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The number thirteen appears often in Mr. Hische's career, but it has never succeeded in downing him, and he is now one of the most popular specials in Chicago. To show how much his employers think of him, it may be said that last Christmas he intimated to them that hosiery would be acceptable as a Christmas gift. The result was the receipt of something like 72 pairs of socks of all sizes and the most brilliant colors. He had socks to give to his friends for weeks, although no one ever was accused of wearing any of the splendid specimens he gave away.

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Mr. Crockey is not only a Chicago special but he is a Chicago product, with all

the hustling characteristics George Henry

of his native city. Born 28 Crockey

years ago, he is already well

up the ladder of success, all achieved by his own efforts.

After finishing his studies he at once entered the advertising business, going with the Chas. H. Fuller Agency. He rapidly earned promotion until he was sent to Buffalo as manager of the business of his agency in that city. Four years ago he returned to Chicago to manage the western interests of M. Lee Starke. He also successully handled the business of several out of town papers in this city. Two years ago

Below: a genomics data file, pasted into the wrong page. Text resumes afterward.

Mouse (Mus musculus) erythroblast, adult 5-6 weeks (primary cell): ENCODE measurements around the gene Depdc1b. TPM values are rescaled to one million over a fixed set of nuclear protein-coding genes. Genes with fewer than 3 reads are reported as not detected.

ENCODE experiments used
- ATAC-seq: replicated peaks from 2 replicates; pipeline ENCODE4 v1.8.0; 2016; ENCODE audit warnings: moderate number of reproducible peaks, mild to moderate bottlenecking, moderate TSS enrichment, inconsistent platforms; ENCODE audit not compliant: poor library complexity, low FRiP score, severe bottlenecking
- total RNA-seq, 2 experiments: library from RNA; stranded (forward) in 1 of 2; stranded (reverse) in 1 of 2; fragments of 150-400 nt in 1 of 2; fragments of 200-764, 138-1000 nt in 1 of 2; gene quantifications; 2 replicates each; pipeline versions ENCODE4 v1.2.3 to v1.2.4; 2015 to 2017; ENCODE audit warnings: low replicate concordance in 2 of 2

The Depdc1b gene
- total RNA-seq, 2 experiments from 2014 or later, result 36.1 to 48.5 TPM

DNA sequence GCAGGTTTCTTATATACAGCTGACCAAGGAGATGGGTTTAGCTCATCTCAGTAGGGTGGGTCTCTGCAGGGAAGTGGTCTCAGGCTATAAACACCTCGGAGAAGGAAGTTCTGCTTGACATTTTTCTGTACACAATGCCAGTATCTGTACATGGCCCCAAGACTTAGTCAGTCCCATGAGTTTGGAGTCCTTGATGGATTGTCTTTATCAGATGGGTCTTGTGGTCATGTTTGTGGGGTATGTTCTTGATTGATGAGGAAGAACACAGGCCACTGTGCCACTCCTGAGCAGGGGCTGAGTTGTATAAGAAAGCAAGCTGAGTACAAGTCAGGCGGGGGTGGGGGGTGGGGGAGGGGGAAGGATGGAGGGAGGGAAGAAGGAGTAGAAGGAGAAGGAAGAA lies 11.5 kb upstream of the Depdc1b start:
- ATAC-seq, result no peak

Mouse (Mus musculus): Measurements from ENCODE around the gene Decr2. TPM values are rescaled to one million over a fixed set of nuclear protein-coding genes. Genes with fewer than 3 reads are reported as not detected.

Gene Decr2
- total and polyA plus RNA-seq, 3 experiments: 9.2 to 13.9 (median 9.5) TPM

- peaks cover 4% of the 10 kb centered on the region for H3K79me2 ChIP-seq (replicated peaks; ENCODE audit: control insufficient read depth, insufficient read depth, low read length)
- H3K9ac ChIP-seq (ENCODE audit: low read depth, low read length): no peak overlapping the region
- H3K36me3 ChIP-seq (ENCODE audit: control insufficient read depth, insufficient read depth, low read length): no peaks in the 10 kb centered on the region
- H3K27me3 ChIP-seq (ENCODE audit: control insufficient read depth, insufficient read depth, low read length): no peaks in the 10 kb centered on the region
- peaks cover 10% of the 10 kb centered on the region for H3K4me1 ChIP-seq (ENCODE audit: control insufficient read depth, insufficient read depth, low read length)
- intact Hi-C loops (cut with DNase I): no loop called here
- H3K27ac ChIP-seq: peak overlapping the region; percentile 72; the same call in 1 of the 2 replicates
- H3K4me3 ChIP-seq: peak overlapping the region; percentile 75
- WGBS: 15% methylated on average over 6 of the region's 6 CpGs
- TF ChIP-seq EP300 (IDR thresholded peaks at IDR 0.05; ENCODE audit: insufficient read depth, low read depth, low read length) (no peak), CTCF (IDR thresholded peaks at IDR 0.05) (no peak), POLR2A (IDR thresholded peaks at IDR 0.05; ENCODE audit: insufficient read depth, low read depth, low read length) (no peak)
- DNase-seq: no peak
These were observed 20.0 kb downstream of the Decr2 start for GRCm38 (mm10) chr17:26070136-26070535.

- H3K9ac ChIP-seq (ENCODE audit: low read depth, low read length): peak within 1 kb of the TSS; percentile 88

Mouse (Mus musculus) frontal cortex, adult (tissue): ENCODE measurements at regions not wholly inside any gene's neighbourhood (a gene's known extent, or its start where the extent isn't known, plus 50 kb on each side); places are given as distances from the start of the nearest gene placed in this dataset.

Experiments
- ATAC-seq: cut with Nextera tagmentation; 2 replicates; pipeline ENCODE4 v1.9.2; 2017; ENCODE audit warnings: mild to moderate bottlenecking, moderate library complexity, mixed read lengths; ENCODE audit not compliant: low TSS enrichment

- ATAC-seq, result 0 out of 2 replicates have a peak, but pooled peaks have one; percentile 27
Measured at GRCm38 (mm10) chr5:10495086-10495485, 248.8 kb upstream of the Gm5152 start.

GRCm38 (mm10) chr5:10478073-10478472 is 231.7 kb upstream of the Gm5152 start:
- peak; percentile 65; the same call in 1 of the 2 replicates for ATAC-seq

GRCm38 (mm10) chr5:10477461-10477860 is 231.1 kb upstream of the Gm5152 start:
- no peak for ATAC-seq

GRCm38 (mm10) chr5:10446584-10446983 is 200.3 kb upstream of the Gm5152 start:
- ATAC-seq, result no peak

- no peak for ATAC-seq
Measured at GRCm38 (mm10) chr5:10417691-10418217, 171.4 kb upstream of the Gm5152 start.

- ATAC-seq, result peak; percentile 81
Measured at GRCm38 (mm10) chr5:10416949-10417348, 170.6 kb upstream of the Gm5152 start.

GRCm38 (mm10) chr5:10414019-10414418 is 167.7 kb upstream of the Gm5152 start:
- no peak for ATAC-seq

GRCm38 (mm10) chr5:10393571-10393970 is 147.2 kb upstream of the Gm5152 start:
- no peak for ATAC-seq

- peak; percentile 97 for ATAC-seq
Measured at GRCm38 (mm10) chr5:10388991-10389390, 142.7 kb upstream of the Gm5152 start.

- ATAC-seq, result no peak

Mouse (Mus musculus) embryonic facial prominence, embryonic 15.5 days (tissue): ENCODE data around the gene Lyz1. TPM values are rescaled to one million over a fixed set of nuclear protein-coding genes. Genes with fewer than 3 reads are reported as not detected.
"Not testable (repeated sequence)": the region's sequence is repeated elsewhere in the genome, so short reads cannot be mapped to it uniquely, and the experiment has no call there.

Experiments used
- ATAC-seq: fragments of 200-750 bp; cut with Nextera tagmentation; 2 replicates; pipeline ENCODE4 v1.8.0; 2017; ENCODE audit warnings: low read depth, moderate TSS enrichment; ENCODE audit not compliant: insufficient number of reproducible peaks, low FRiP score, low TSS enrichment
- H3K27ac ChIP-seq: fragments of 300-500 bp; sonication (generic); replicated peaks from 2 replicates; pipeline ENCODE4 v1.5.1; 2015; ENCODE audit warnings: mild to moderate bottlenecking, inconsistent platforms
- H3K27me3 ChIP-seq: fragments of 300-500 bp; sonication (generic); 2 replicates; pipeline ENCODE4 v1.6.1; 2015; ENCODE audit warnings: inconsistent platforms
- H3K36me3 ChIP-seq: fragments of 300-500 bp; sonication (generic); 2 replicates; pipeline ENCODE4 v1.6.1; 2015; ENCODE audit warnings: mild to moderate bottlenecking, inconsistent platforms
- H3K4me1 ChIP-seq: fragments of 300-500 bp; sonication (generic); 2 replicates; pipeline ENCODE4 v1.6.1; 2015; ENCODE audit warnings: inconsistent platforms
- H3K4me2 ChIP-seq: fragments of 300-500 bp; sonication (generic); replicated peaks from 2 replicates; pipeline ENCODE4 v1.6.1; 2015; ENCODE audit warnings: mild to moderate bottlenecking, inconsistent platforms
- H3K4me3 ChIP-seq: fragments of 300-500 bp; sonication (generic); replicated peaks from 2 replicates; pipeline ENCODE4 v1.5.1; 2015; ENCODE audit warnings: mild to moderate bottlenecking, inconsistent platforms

when

the Galveston "News" and the Dallas "News" began to look about for a western

manager, Mr. Crockey was selected for the position at a salary that might make any young man proud, and since that time the two papers he serves have secured about all the foreign advertising that is placed in Texas. Mr. Crockey has just got well started and is still full of unused energy.

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Mr. Diehl is a Cincinnatian by birth and began his advertising career with the old

advertising agency of S. H. W. T.

Parvin & Sons in 1882. After Diehl

ten years with this firm he

came to Chicago and took a position with Lord & Thomas, going, a year later to the Fuller agency. At this time Mr. Fuller had in his employ but about eight people. Soon after Mr. Diehl went with him he organized the American Special Agency, composed only of publications in which he owned space. Mr. Diehl was made manager of this office and continued in that position for about two years.

One of the papers in the special agency was the "Household Guest.” When Mr.

W. R. Emery

Fuller's contract expired with this paper